BRIEFS B RIEFS S
at the Intersection of Law and Psychiatry By Nick Ruma
For nearly two decades, students at Cincinnati Law have been exploring the spaces where the not-so-disparate fields of law and psychiatry intersect, taking advant advantage of a ra rather unique opportunity oﬀered by the college. Dr. Glenn M. Weaver, who started at the law school in 1986 as an adjunct professor, founded the Institute of Law and Psychiatry in 1998 with the intention of furthering the understanding between the two fields. “It is such a unique experience that very few law students are able to have across the nation,” former clinic fellow Olivia Luehrmann said. “The Weaver Institute is actually the reason I came to UC Law, and I know that my law school education would not have been the same without it.” Each spring, first-year law students can apply to be a Weaver Fellow and are chosen based on academic merit, school performance and a demonstrated interest in mental health law. Beginning fall 2016, the fellowship now will be open to “uniquely qualified” law students who are beginning their first year, said James Hunt, the administrative director of the Weaver Institute. 30
Coursework Builds Understanding Once chosen, Weaver Fell Fellows are required to take three courses: Law and Psychiatry, which is a course open to all law students, plus Mental Health Law I and Mental Health Law II, both of which are open only to Weaver Fellows and taken in conjunction with the Medical School’s Forensic Psychiatry Fellows. “It is a very enlightening and symbiotic experience,” said 3L and Weaver Fellow John D. Elleman. “The law students, such as myself, and the doctors help one another learn and understand the different perspectives involved.” “Professor Stephani (who teaches Mental Health Law I & II) is very passionate in instilling a sense of respect for the autonomy of the client,” said Lacey Brewster, ’16, former Weaver Fellow. Outside the classroom, Weaver Fellows further their understanding of law and psychiatry by attending monthly gatherings of the Forensic Psychiatry Journal Club. Weaver Fellows and Forensic Psychiatry Fellows attend the dinners, along with law professors, practicing attorneys, C O U N S E L O R | 2016-17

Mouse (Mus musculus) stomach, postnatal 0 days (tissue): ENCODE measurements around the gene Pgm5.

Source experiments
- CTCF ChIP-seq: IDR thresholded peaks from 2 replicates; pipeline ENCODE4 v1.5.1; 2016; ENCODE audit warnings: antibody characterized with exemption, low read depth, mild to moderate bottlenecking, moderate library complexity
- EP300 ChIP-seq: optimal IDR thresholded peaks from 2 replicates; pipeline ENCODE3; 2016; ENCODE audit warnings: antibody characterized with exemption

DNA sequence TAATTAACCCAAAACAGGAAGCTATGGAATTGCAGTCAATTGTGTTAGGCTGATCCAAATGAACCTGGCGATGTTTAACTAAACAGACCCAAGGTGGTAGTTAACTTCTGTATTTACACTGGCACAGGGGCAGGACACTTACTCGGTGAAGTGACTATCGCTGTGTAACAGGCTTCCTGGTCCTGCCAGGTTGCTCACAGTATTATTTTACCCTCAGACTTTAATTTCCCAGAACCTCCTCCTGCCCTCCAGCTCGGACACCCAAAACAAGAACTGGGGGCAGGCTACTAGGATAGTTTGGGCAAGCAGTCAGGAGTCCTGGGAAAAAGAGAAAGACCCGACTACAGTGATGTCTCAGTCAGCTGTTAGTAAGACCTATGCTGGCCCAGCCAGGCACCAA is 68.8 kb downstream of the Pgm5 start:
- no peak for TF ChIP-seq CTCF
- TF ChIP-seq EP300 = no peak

psychologists. psychiatrists, and psychologist Occasionally, magistrates, and mental health philosophers, an patients and their advocates join the group to discuss the latest research and trends. “It is an amazing experience to be invited to the table in a discussion of recent research and issues in forensic psychiatry with such a broad and respected array of local professionals,” Elleman said.
Community Work Builds Experience Beginning in the spring of their second year, Weaver Fellows start the community-placement portion of their fellowship. Structured as an independent research project, the placement allows fellows to work for two semesters within areas of the community where law and psychiatry intersect. For her first semester of community placement, Brewster reported to the Competency Restoration Unit at Summit Behavioral Healthcare. She would sit in on meetings, shadow psychiatrists, look through forensic files and review legal analyses — all activities geared
toward determining if a patient was competent enough to stand trial. “Some of the stuff you and I would take for granted amazed me,” Brewster said. “I ultimately got a very good perspective of what a client’s life would be like going through competency restoration.” In her second semester of community placement, Brewster shadowed a social worker with the Veterans Affairs Justice Outreach Program, which required reaching into the legal system to find and help veterans in need. She also sat in on Therapeutic Treatment Courts, which differ from regular trial courts. The court personnel constituted a treatment team, which met an hour before the trial to identify and discuss therapeutic needs of the defendant, who in these cases was a veteran. The defendant would then arrive to further discuss treatment options. “I think that these steps address underlying needs of people more than just putting them in a box,” Brewster said. “And usually, that’s going to be more effective in the long run.”
Experience Provides Insight and Perspective John Elleman completed his community placement project at the Butler County Probate Court during Magistrate Patricia Hider’s civil commitment docket. He spent a lot of time in and out of court with the magistrate, as well as with the prosecutor who represented the Mental Health Board, the probate court monitor, the respondent’s counsel and a forensic psychiatrist. Though Elleman plans on practicing criminal law, a path different from the work he did with Magistrate Hider, he said his time there offered insights that changed his perspective on legal issues.